88 Semifinalists Vying for 2019 MN Cup Crown
MN Cup 2018. (Photo courtesy of MN Cup).

88 Semifinalists Vying for 2019 MN Cup Crown

This year’s candidate pool was the most diverse yet; 43 percent of applicants were female and 36 percent were people of color. The semi-finals phase wraps in August, and winners will be declared in October.

The U of M’s Carlson School of Management has announced the 88 semifinalists in the 2019 Minnesota Cup entrepreneurial competition. This year, which marks the 15th anniversary of the statewide competition, the semifinalists were chosen from a pool of nearly 1,000 candidates.

The applicant pool returned to normalcy after last year’s record-breaking applicant count of 1,661, but this year’s pool was the most diverse pool in MN Cup history, with 43 percent of candidates being female and 36 percent being people of color.

MN Cup director Jessica Berg says it’s hard to pinpoint the reason for the increased diversity, but she has a few ideas.

“We are always trying new things in terms of how we reach out to aspiring entrepreneurs, in addition to people who are serial entrepreneurs,” she says. “Some of that can just maybe come through continued partnership with other organizations.”

MN Cup Glows Up

Berg says that year over year, MN Cup has built new relationships and strengthened existing ties with diversity-focused entrepreneurial organizations, like the Metropolitan Economic Development Association (MEDA) and the Northside Economic Opportunity Network (NEON). This helps increase MN Cup’s reach.

Along with an expanding candidate base, MN Cup has added more and more categories over time. That includes last year’s addition of the “education and training” category, which brought the total number of categories to nine. With the added division, the total prize money available hit a record $500,000 in 2018. That same amount will get distributed this year across all nine categories.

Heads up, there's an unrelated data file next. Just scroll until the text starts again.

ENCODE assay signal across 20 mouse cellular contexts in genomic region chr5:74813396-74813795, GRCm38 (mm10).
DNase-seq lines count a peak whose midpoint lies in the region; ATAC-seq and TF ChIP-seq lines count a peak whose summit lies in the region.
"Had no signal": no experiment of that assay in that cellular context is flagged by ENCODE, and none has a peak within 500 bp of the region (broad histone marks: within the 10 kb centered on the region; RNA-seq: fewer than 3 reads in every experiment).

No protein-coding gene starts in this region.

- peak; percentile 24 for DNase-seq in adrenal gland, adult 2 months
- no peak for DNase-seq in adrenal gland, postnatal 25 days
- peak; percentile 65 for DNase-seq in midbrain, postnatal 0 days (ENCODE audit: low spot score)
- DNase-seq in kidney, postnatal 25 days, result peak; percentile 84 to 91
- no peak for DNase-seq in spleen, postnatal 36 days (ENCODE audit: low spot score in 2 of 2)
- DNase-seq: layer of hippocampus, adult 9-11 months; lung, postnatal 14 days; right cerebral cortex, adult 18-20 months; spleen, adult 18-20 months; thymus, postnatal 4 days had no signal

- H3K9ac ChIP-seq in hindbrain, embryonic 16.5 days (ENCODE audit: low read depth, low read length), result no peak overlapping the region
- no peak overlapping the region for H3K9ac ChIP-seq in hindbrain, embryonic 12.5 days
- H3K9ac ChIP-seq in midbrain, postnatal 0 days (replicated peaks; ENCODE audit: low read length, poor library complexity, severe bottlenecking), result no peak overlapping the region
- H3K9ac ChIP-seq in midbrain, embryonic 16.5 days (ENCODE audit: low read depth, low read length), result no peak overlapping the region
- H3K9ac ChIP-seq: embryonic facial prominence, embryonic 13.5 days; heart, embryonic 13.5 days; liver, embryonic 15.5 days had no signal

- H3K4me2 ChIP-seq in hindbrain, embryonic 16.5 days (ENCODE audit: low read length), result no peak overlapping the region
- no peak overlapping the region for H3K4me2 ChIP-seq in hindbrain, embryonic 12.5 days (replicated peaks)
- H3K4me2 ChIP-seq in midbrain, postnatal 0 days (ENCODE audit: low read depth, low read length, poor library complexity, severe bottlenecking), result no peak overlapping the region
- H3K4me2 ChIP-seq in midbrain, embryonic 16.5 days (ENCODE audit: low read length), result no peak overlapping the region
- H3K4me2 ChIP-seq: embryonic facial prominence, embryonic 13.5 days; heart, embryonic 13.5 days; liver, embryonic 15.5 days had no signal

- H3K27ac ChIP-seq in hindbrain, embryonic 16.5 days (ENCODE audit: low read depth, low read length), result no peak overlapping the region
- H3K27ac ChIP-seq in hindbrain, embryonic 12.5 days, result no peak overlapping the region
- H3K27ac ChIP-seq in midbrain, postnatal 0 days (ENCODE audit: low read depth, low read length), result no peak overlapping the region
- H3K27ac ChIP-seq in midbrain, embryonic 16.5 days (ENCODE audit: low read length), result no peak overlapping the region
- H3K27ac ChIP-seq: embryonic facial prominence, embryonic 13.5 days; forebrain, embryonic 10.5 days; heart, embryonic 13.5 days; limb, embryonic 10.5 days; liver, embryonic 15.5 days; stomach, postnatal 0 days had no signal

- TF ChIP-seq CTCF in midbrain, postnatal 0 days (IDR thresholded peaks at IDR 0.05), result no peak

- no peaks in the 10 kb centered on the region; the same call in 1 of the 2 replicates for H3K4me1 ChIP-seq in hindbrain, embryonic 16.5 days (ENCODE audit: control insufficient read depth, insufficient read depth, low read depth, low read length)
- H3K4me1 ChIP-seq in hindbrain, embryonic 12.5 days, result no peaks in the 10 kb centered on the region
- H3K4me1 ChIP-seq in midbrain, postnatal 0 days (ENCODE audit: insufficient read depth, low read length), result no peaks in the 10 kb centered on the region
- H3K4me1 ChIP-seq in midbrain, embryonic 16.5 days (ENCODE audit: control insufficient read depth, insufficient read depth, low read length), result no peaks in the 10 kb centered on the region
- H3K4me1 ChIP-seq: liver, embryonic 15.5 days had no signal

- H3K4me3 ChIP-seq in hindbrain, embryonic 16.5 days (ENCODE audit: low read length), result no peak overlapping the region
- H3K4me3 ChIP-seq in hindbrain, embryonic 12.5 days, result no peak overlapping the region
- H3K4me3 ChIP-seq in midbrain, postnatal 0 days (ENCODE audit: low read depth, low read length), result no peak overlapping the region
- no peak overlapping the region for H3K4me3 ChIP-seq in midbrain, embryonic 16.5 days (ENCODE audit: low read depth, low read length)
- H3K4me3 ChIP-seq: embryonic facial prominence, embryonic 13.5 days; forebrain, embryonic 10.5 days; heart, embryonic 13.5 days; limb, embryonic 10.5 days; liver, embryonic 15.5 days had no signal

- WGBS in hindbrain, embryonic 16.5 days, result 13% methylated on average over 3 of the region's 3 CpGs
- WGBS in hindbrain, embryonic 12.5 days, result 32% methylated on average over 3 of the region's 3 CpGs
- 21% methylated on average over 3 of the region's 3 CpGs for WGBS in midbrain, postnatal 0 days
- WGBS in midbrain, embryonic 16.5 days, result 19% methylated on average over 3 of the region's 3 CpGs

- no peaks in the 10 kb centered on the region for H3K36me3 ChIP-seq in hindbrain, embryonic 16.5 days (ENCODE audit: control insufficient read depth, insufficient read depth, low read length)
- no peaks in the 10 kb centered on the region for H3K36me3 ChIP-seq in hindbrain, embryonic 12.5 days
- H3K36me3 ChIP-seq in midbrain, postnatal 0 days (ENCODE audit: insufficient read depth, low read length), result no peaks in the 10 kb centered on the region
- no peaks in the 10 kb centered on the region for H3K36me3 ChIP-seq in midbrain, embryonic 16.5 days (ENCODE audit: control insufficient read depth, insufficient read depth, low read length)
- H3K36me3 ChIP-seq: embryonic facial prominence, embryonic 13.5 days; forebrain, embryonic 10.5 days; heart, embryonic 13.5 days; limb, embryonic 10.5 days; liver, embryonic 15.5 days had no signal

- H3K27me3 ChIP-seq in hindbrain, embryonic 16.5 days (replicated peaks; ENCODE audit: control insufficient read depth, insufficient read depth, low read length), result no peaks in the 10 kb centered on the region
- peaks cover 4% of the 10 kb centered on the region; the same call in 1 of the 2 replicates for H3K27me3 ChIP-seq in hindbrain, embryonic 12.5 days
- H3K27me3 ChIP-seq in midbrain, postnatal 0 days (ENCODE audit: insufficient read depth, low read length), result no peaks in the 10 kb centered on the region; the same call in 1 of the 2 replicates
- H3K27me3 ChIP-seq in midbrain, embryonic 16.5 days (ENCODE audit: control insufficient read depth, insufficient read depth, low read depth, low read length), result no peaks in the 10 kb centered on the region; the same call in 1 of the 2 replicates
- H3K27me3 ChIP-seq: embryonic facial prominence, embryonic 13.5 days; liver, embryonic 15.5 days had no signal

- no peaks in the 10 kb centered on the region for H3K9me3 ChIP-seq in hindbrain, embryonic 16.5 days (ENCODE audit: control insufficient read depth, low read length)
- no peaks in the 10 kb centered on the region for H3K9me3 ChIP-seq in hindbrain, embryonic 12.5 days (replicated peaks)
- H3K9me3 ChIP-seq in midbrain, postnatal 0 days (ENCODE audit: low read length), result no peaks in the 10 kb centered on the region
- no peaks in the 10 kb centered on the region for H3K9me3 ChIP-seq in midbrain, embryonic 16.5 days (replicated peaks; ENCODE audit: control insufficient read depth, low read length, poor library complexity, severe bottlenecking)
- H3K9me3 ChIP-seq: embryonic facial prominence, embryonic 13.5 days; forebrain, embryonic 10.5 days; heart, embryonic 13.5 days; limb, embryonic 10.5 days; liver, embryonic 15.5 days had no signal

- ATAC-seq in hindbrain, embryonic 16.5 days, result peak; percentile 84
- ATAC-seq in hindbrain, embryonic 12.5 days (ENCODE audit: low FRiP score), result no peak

Each category typically is narrowed down to 10 semifinalists. But this year, the competition in the Energy Clean Tech & Water division yielded just 8 semifinalists. Berg says it’s not uncommon for some categories to be less competitive than others, and the popularity of certain categories fluctuates year-to-year based on various industry factors.

Criteria and the 2019 Contenders

Each year, judges observe a number of key themes among competitors. Cargill global bakery leader and longtime MN Cup judge Sonia Punwani says three themes emerged in the food/ag/beverage division this year: the story behind ingredients and sustainable sourcing; targeting specific ethnic flavors; and a focus on efficiency, ergonomics, and safety within the food supply chain.

To whittle down the competition field to just 27 candidates for the final round, judges must look past the common threads to find what sets certain entrepreneurs apart. It comes down to three things: opportunity, plans, and progress.

“We’re looking at the business opportunity and saying, ‘Is there truly a consumer pain point that the innovation or startup is trying to solve’?” says Punwani. “And then…what’s the culture of the team? Do they have partnerships within the local community that’s going to help them be successful in the future?”

She encourages the 88 businesses still in competition—and those who enter in the future—to take advantage of the access they have to expertise and experience from judges and mentors.

“No single company alone can solve the greatest challenges facing [the world],” says Punwani. “So [MN Cup] is really this opportunity for startups to learn. … How do we foster an innovation of culture together?”

That’s been MN Cup’s aim, and Berg says the organization hopes to build on that effort in the future. This means, in part, acquiring more funds to give to entrepreneurs. To that end, MN Cup leaders have launched a new crowdfunding effort.

“That’s going to be an exciting part of how we think about getting more individual community support for these startups,” says Berg.

In the meantime, the competition as it stands will continue. The 2019 semi-finalists are currently developing a business plan, pitch deck, and video, which will be reviewed in August to determine who moves on.

A couple semi-finalists include: Farm Vision Technology, which is focused on the commercialization of computer vision systems to enable growers to monitor the count, size and health of their plants; and Busy Baby, a veteran- and woman-led company that created the first FDA-approved, food-grade silicone placemat to keep children’s toys in place.

For the full list of semi-finalists, click here.

Three finalists will be selected in each category to compete in the next phase in September. The grand prize winners will be named during a ceremony in mid-October.

Says Berg: “It will be our biggest and best celebration yet.”